Reading these comments helps me make a difficult decision easier; selling our beautiful, reliable Cessna T-210 of 15 years. I have had 38 years of incident-free but very conservative flying and am lucky to usually have my wife in right the seat who is a CFII. However, as I have aged and looking for a plane to take us on retirement travels we no longer feel comfortable (at all) flying a single piston, as we have done for years, at night, in IFR or over the mountains even in VFR. We have agonized over this decision for years and have analyzed all options. Conversations with our flying friends have gone in all directions of course. “Have to have a twin, don’t get a twin” eye rolling when I mention the cirrus parachute. etc.. We even bought a partnership in a PC-12 which has been nice but I still have that same feeling at night IMC despite the reliable turboprop. And as Bryan said above that has limitations also. The proposed flight to Idaho is not one we would do as planned but we would modify as others had suggested. More importantly however is what would we do it in? The clear choice will be a Cirrus. For two experienced conservative pilots, who don’t see an advantage in a piston twin and can’t afford a pure turbine, having that parachute over mountains, in IMC or at night will be our second engine. The weather scenarios will always be challenging and we will always be conservative on our no-go decision because we can control this. We can’t control when the engine blows.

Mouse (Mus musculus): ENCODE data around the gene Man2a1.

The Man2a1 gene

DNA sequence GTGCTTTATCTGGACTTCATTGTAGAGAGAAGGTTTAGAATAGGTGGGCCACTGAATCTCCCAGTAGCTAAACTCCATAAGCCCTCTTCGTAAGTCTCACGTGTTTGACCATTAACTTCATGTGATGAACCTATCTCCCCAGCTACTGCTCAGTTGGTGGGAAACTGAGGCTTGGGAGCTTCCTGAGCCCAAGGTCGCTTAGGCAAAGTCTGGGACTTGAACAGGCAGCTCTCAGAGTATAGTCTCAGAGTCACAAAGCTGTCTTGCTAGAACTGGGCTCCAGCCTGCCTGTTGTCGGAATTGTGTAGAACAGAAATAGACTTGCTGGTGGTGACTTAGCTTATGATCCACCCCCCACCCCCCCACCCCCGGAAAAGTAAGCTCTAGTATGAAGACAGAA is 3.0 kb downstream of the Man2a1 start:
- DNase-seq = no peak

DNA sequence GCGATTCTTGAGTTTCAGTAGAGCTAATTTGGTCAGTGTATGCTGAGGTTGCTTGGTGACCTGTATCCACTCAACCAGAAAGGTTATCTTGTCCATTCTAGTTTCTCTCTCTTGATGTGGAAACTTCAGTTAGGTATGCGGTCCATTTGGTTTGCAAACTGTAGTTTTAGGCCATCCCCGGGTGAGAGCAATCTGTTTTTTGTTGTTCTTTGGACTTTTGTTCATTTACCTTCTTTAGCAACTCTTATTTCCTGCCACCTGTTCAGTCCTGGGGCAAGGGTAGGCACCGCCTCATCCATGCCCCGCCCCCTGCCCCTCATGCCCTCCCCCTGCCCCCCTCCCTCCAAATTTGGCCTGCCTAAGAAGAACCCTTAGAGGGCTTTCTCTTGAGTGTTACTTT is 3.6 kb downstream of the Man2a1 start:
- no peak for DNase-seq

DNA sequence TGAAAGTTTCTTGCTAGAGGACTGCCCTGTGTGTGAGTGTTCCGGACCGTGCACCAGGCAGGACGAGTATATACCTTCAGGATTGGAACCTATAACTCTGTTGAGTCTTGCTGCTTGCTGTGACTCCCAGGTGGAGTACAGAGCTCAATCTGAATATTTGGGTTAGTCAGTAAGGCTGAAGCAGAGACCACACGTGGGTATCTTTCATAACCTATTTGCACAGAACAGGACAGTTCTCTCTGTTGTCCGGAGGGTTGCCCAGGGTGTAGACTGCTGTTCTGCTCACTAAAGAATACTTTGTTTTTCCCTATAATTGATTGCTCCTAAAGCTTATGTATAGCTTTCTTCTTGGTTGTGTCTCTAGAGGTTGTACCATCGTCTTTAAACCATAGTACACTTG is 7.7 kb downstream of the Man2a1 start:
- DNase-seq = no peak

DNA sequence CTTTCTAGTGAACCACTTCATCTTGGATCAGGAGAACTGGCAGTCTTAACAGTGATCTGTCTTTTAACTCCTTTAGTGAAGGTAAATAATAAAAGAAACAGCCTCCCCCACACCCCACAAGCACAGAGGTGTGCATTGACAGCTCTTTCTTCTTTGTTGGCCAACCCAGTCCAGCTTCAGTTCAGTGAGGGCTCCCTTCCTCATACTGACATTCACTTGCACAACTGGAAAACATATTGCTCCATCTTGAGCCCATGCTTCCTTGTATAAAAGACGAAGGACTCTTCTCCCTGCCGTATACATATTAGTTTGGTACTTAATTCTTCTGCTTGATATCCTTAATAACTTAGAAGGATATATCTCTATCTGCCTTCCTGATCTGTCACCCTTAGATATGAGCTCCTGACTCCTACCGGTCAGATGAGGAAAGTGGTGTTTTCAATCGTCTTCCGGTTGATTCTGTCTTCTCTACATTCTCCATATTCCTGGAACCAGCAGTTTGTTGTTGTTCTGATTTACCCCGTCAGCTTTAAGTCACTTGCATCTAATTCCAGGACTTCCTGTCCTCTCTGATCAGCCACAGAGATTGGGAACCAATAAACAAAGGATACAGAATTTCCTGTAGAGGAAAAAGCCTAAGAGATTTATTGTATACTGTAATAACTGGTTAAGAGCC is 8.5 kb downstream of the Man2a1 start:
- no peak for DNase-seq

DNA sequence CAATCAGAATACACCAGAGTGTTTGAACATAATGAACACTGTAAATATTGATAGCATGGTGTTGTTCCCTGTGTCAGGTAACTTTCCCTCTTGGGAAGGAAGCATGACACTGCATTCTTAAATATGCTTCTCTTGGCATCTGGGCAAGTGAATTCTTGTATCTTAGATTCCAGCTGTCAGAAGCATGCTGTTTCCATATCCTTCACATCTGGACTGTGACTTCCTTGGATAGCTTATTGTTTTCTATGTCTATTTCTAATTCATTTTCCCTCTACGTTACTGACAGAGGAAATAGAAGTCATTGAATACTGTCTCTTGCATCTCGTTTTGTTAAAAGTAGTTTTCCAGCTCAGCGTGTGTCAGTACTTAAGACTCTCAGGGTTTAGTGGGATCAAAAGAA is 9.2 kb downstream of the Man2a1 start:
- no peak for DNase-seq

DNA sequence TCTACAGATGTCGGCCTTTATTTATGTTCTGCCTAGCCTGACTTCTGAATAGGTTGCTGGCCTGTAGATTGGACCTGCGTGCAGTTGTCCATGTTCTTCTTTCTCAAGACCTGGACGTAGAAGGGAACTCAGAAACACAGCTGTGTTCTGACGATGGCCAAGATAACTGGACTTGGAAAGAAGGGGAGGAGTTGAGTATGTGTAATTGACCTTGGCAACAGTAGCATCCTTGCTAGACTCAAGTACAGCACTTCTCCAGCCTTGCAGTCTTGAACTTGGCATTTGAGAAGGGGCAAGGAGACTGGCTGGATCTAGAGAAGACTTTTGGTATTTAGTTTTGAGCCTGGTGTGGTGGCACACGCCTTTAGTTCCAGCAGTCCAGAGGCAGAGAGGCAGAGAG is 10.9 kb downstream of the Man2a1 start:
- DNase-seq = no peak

Bryan absolutely nailed it! Night IFR/IMC over mountainous terrain such as found in Idaho and Montana in a piston single is a fools errand. If you think otherwise, look up the recent NTSB report about N761YZ.
Regardless of how many fancy avionics, anti-icing playthings or parachutes installed, there is no avoiding the risk up front, the single point of failure presented by the lonely Continental engine whirring away in front of the pilot. It will continue to peacefully whirr away until it doesn’t, and then the hapless pilot will be called upon to do his best imitation of D B Cooper, and if this unfortunate event should occur over the mountains of central Idaho, he may not be found for days or weeks!